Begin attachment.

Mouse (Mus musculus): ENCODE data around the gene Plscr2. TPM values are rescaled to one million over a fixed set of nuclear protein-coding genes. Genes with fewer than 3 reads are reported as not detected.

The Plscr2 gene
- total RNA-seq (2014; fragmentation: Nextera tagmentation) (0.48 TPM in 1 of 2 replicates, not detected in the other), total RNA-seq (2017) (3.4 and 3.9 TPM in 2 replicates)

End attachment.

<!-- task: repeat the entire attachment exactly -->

Mouse (Mus musculus): ENCODE data around the gene Plscr2. TPM values are rescaled to one million over a fixed set of nuclear protein-coding genes. Genes with fewer than 3 reads are reported as not detected.

The Plscr2 gene
- total RNA-seq (2014; fragmentation: Nextera tagmentation) (0.48 TPM in 1 of 2 replicates, not detected in the other), total RNA-seq (2017) (3.4 and 3.9 TPM in 2 replicates)